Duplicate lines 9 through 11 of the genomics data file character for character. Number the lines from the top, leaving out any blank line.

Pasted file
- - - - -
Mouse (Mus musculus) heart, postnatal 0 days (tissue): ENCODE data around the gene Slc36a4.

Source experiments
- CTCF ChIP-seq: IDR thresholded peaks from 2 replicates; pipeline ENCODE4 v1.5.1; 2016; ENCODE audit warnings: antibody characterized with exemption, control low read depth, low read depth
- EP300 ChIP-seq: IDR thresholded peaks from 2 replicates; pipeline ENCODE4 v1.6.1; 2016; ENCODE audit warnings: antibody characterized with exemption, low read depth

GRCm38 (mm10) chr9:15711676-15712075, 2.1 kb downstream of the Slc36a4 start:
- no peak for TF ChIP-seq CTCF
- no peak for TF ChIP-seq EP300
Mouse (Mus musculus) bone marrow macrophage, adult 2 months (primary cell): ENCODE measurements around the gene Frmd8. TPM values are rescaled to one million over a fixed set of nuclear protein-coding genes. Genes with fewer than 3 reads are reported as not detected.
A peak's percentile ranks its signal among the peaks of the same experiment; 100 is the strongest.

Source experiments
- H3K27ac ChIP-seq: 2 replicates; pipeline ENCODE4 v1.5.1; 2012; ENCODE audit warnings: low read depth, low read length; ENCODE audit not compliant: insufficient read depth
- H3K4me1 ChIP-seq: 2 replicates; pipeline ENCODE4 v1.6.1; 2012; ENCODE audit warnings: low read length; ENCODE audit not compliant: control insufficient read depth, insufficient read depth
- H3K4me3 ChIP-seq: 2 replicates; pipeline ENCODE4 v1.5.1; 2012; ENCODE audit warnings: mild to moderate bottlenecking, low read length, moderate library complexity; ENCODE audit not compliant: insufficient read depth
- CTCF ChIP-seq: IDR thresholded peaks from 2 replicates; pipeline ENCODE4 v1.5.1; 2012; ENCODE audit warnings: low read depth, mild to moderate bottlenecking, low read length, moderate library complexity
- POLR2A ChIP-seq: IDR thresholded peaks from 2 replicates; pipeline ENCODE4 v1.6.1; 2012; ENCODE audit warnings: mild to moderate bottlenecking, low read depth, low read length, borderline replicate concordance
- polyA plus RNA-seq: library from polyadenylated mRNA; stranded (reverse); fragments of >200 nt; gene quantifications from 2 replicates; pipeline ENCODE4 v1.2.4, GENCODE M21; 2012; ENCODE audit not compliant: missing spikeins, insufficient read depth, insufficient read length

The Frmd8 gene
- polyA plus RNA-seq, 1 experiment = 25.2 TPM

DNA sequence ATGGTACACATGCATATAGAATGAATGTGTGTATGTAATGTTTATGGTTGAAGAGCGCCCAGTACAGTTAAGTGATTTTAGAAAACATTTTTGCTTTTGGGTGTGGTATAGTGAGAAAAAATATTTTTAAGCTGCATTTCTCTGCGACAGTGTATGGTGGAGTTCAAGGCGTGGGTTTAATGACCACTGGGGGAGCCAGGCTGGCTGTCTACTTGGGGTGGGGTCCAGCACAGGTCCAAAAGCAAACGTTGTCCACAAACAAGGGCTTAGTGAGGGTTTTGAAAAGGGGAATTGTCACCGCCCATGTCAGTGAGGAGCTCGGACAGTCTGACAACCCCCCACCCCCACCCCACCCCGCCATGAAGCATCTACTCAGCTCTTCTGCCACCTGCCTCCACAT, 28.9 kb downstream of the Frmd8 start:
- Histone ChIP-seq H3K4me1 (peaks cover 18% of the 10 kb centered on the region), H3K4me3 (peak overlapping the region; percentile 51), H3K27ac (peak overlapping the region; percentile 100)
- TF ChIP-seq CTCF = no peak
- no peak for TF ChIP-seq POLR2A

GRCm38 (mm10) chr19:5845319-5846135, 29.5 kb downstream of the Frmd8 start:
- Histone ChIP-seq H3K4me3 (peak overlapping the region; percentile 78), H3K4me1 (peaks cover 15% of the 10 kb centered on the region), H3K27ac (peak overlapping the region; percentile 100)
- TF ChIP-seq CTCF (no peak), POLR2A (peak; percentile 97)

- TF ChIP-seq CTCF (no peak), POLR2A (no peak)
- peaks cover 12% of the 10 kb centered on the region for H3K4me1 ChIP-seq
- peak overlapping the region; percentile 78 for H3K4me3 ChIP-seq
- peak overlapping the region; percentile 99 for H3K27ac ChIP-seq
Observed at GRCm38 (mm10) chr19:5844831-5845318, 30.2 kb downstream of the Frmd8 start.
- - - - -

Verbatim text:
A peak's percentile ranks its signal among the peaks of the same experiment; 100 is the strongest.

Source experiments
- H3K27ac ChIP-seq: 2 replicates; pipeline ENCODE4 v1.5.1; 2012; ENCODE audit warnings: low read depth, low read length; ENCODE audit not compliant: insufficient read depth